Choosing the best racing games, F1, rally and driving sims: Buyer’s Guide review

Bring you up to speed with the world of virtual driving
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Racing games are all about going really fast - virtually, that is. Which is quite therapeutic when, in the real world, even if you own a Ferrari, you probably spend half of your time on the road travelling at less than 20mph, stuck in the latest set of roadworks to spring up or the rush-hour snarl. IT Reviews has some high-octane diversions you can enjoy from the comfort of your own home.

Broadly, there are two types of racing games – realistic simulations, and those with an arcade bent. However, the lines between the two have become increasingly blurred, as often even full-on simulations have a number of driving aids which can be turned on to make the experience relatively undemanding.

The quest for realism… well, almost
Take DiRT 3, for example, one of the more popular recent driving games which encompasses rally, rallycross (half asphalt, half dirt) and gymkhana, stunt driving with spins, drifts and jumps. With every driving aid turned on, it’s very easy to control your car, but with them all turned off a true expert is needed at the wheel. Codemasters’ effort is a superb all-round driving sim with a full online mode that does a good line in entertaining multiplayer ‘party’ games.

If Formula One is your bag, then F1 2010 is where you should be headed. Sumptuous visuals generate a superb sense of speed, and the wet weather effects are hugely realistic. Top that off with an in-depth career mode, and this is an accomplished and serious racer – yet has a range of skill levels that will appeal to everyone.

F1 2010
F1 2010 is the place to go for realistic Formula One driving action.

Proper petrol-heads should take Atari’s Race Pro for a spin. It offers very realistic car handling and physics (although even here, switching all the driving aids on still turns it into an arcade racer). Serious amateur racing drivers should check out the likes of rFactor and iRacing, which are essentially full online racing leagues with different vehicle classes and suchlike. Only true semi-pros need apply for the mock racing seasons hosted here.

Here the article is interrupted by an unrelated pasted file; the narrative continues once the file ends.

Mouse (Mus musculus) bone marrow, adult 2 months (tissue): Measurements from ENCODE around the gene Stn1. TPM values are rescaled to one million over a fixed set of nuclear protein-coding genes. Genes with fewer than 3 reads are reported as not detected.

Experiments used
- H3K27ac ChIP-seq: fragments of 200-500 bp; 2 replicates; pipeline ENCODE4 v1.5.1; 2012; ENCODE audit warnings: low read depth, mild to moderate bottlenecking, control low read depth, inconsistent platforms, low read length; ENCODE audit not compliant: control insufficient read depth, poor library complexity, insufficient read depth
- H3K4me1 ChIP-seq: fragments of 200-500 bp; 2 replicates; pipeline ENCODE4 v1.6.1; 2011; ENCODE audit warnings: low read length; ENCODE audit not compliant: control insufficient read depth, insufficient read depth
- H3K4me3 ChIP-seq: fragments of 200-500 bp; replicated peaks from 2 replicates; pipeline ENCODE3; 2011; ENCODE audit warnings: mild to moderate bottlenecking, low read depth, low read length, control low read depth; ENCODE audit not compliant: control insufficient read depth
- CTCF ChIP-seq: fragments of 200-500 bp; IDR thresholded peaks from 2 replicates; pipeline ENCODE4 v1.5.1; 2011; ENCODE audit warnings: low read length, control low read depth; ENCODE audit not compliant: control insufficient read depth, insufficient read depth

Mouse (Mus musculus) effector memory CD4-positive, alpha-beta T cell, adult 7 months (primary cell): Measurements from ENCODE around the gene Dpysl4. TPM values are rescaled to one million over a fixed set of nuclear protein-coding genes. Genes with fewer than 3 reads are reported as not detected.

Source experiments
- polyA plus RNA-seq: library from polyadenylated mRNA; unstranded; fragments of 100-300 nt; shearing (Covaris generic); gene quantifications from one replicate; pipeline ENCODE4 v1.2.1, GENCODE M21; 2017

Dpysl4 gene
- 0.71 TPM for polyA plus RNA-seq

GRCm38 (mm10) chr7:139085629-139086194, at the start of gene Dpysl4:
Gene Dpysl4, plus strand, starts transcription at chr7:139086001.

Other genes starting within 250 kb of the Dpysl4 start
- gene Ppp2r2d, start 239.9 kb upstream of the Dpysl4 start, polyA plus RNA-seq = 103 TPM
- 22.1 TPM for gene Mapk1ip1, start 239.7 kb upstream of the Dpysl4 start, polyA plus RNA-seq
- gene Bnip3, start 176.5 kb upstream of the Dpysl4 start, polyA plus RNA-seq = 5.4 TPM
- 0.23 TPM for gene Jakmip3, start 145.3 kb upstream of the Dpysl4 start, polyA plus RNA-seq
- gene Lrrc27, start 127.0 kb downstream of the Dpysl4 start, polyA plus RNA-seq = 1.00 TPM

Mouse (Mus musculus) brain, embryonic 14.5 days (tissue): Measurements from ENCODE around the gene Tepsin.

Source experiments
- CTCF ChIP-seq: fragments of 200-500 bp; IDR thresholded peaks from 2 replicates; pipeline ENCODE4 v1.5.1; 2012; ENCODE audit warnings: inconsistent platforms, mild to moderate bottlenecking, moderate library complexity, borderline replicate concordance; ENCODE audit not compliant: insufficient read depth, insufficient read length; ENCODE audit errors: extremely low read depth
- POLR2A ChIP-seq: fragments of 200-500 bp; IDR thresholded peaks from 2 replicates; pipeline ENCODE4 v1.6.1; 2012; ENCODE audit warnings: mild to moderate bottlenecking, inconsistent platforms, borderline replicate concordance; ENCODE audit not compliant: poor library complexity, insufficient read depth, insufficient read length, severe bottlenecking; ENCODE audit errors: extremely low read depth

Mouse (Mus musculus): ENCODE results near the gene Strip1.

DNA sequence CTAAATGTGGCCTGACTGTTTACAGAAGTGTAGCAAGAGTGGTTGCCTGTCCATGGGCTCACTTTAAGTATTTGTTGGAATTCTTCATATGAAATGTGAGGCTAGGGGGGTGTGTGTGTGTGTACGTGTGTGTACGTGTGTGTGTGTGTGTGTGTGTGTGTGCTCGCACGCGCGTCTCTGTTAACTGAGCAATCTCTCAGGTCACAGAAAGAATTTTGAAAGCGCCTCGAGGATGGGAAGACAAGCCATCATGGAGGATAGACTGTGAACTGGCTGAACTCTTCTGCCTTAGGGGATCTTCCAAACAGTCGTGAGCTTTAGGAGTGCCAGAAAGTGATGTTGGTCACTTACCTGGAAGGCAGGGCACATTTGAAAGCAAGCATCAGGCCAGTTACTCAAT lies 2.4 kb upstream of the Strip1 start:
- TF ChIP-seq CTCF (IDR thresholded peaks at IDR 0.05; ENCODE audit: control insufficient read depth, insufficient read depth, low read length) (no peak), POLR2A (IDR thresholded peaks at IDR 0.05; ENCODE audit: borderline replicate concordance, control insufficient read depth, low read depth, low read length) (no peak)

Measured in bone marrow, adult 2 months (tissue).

Naturally, we couldn’t talk about racing games without mentioning the two big console franchises, Forza and Gran Turismo, exclusive to the Xbox and PS3 respectively. Both Forza 3 and Gran Turismo 5 are thrilling race games and come highly recommended, despite something of a lack of polish to the latter. Shift 2 Unleashed, the latest instalment in the Need for Speed series, is also worth a pit-stop, all of these games delivering a decent dollop of realism as well as a substantial challenge.

Online multiplayer driving games
Massively multiplayer online racing has come to the fore of late, although the efforts on this front are pretty rough around the edges in terms of their implementation and success. Test Drive Unlimited 2 is a typical example, and a great concept in principle, yet with frequent disconnects and bugs, it can often be immensely irritating.

Arcade action
If crashing is more important to you than racing, then definitely check out EA’s Burnout series, which features much high-impact action. Blur is a little bit different and more destructive, a high-octane arcade racer which lets you fire weapons at your opponents. Why overtake when you can obliterate?

Blur mixes up high-octane racing thrills with an arcade-style shoot-out.

Of course, racing isn’t just about cars – if you fancy tootling about in go-karts, then Mario Kart has long been an arcade classic perfect for casual racing fans of any age. Furthermore, there are games which are pure simulations of driving a bus, lorry, train or other vehicles. Be warned, though, if you’ve a penchant for double-deckers, Avanquest’s Bus Simulator is utterly pants. Trainz Railway Simulator is a good example of an enjoyable budget game for the rail enthusiast.

One final note on racing games: they’re best played with a steering wheel, if you have the money to spare, and a suitable place to set the peripheral up. A joypad also works fine, although there have also been experiments in racing motion control. Joy Ride for Xbox Kinect allows your hands to grasp and turn an imaginary steering wheel. Unfortunately, cornering like this is rather inaccurate, and you’ve no control over braking and accelerating (save for a turbo-boost feature).